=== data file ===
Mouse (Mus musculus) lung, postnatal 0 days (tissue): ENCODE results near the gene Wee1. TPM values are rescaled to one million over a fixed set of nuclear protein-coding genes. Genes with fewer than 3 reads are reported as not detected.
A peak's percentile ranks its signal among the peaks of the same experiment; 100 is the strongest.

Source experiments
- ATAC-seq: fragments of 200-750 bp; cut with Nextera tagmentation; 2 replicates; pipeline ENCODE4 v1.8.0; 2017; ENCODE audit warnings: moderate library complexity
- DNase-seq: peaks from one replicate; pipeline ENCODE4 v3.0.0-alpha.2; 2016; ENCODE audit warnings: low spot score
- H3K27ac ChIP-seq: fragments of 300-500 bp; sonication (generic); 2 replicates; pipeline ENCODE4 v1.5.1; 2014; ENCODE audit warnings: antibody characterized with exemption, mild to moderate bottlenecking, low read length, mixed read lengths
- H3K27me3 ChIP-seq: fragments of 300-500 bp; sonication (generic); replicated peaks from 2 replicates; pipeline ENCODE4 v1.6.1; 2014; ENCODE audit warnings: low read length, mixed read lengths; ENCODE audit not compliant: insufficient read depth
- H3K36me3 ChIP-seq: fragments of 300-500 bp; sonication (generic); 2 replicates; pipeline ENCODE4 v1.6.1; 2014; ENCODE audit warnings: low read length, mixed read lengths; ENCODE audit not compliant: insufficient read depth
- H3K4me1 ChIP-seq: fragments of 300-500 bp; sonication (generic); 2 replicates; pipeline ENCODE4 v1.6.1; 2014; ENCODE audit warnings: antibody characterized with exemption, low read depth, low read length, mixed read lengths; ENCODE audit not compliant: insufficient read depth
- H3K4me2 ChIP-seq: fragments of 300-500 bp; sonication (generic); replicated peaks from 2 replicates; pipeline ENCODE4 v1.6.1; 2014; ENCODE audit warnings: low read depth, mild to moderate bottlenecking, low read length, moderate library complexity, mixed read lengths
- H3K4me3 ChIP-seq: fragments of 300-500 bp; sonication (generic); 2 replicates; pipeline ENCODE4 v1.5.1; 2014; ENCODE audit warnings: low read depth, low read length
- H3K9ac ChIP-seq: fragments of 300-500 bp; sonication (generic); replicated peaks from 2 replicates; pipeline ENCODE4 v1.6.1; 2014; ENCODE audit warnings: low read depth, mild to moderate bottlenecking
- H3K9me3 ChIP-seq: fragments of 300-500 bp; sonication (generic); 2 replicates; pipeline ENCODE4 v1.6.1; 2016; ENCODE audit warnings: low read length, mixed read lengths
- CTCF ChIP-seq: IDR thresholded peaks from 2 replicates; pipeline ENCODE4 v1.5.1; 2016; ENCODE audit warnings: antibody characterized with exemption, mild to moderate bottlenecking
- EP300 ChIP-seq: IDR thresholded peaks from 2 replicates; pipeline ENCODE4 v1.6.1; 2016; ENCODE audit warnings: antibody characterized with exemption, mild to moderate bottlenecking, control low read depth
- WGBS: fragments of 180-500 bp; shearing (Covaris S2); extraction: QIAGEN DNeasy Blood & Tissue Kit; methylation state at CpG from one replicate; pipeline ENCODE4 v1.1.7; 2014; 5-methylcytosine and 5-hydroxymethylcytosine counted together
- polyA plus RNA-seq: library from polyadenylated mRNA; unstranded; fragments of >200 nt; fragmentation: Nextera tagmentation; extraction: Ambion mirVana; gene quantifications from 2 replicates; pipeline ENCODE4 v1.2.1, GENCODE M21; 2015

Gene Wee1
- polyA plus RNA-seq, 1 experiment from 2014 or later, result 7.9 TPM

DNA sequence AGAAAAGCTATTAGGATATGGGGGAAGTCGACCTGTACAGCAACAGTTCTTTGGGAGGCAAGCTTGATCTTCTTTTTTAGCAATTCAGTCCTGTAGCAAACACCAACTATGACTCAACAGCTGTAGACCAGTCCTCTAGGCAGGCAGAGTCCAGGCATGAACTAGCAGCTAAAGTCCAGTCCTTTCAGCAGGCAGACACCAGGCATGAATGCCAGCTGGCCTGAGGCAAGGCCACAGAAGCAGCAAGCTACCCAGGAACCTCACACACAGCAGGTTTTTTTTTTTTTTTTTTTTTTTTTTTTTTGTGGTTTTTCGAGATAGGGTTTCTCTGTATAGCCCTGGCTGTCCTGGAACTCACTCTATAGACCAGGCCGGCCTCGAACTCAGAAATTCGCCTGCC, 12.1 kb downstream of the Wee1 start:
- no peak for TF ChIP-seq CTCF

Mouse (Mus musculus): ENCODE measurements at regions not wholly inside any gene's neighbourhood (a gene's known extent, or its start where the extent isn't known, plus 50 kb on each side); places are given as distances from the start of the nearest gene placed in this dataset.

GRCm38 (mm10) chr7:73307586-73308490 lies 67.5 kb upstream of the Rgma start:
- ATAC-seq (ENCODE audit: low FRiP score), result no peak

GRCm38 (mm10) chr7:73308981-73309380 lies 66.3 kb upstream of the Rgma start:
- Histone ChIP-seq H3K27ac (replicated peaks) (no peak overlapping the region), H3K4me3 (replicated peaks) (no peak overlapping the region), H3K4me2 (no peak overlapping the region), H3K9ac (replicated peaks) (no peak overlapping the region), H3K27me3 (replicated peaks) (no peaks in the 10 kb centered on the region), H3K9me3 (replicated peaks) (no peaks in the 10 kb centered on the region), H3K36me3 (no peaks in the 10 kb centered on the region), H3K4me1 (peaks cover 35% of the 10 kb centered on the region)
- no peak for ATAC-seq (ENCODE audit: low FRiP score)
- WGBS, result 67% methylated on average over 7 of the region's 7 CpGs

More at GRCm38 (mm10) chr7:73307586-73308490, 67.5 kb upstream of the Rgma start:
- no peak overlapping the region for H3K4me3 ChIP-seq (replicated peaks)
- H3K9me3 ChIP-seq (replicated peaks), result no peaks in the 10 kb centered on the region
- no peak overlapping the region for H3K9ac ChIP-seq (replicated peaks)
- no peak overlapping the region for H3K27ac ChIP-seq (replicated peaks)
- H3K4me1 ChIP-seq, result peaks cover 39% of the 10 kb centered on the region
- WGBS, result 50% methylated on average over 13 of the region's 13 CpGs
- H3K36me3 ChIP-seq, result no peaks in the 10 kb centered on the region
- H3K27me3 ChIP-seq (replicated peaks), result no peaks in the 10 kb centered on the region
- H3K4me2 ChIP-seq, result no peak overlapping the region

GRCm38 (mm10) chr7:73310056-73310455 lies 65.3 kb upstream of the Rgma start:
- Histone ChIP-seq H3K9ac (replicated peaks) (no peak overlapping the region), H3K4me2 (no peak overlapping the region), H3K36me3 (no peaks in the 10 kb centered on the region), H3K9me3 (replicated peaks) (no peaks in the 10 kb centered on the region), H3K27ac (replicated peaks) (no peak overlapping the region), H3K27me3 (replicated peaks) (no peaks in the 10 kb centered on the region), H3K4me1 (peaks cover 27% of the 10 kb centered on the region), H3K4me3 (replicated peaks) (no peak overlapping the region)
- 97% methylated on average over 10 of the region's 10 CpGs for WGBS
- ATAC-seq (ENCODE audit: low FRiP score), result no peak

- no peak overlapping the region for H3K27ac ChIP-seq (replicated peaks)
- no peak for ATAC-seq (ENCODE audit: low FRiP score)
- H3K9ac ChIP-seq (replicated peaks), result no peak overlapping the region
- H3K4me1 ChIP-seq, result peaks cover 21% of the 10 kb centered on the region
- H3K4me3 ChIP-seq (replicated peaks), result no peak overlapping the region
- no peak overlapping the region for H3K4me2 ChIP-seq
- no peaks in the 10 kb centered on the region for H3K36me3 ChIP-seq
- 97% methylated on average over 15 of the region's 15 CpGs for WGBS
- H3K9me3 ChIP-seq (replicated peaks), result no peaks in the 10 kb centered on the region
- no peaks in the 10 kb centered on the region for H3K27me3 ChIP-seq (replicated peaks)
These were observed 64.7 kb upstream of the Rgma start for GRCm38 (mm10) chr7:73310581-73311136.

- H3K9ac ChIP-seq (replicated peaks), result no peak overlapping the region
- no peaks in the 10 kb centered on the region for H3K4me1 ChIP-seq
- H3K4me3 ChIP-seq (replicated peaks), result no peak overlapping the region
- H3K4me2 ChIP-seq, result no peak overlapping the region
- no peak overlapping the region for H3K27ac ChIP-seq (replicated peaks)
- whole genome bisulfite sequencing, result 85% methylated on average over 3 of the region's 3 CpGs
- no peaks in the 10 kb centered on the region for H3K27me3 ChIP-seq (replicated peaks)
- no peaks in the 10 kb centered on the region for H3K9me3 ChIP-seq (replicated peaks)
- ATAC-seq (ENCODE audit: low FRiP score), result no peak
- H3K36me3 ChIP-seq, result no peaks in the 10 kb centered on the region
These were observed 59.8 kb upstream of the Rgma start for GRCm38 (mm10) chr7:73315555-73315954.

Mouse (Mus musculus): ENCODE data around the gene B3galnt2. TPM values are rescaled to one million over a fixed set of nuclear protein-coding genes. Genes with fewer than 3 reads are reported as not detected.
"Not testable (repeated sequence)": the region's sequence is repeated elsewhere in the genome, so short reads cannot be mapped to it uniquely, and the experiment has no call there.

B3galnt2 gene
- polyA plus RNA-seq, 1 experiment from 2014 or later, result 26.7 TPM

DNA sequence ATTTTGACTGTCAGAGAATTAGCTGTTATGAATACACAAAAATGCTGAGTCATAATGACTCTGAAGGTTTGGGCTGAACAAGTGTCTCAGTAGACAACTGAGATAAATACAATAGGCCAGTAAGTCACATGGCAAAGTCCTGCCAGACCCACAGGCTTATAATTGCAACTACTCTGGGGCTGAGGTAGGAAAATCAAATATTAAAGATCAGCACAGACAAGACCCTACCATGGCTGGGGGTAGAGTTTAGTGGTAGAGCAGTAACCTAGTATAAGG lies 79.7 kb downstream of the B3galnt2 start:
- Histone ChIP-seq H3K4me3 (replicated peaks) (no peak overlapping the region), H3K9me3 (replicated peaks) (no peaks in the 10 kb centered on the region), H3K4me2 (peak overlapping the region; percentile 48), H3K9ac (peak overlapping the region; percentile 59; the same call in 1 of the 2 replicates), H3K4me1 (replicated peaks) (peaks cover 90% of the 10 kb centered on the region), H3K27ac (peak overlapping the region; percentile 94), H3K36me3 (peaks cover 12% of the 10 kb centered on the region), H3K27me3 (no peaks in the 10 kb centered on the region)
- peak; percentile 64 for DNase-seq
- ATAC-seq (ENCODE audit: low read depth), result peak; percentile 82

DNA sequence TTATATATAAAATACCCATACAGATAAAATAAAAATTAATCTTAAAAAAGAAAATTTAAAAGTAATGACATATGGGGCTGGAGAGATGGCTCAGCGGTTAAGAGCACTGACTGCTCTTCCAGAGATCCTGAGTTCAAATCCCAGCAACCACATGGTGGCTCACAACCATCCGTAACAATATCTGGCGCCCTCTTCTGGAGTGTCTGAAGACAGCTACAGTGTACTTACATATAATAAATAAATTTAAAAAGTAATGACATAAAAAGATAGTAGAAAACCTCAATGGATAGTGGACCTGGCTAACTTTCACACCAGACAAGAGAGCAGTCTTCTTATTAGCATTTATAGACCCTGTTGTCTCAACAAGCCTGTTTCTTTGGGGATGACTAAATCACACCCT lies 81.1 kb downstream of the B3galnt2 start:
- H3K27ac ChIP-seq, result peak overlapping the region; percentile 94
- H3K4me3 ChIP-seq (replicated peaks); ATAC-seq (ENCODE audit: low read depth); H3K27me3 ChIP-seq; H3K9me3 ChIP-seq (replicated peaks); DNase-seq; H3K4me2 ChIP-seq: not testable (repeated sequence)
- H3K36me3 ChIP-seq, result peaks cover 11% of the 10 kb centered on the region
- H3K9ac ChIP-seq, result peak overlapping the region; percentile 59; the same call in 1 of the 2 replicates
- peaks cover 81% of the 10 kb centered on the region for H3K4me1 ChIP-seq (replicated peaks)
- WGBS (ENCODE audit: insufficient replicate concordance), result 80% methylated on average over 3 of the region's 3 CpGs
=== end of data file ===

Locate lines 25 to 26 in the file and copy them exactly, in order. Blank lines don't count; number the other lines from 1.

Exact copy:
GRCm38 (mm10) chr7:73308981-73309380 lies 66.3 kb upstream of the Rgma start:
- Histone ChIP-seq H3K27ac (replicated peaks) (no peak overlapping the region), H3K4me3 (replicated peaks) (no peak overlapping the region), H3K4me2 (no peak overlapping the region), H3K9ac (replicated peaks) (no peak overlapping the region), H3K27me3 (replicated peaks) (no peaks in the 10 kb centered on the region), H3K9me3 (replicated peaks) (no peaks in the 10 kb centered on the region), H3K36me3 (no peaks in the 10 kb centered on the region), H3K4me1 (peaks cover 35% of the 10 kb centered on the region)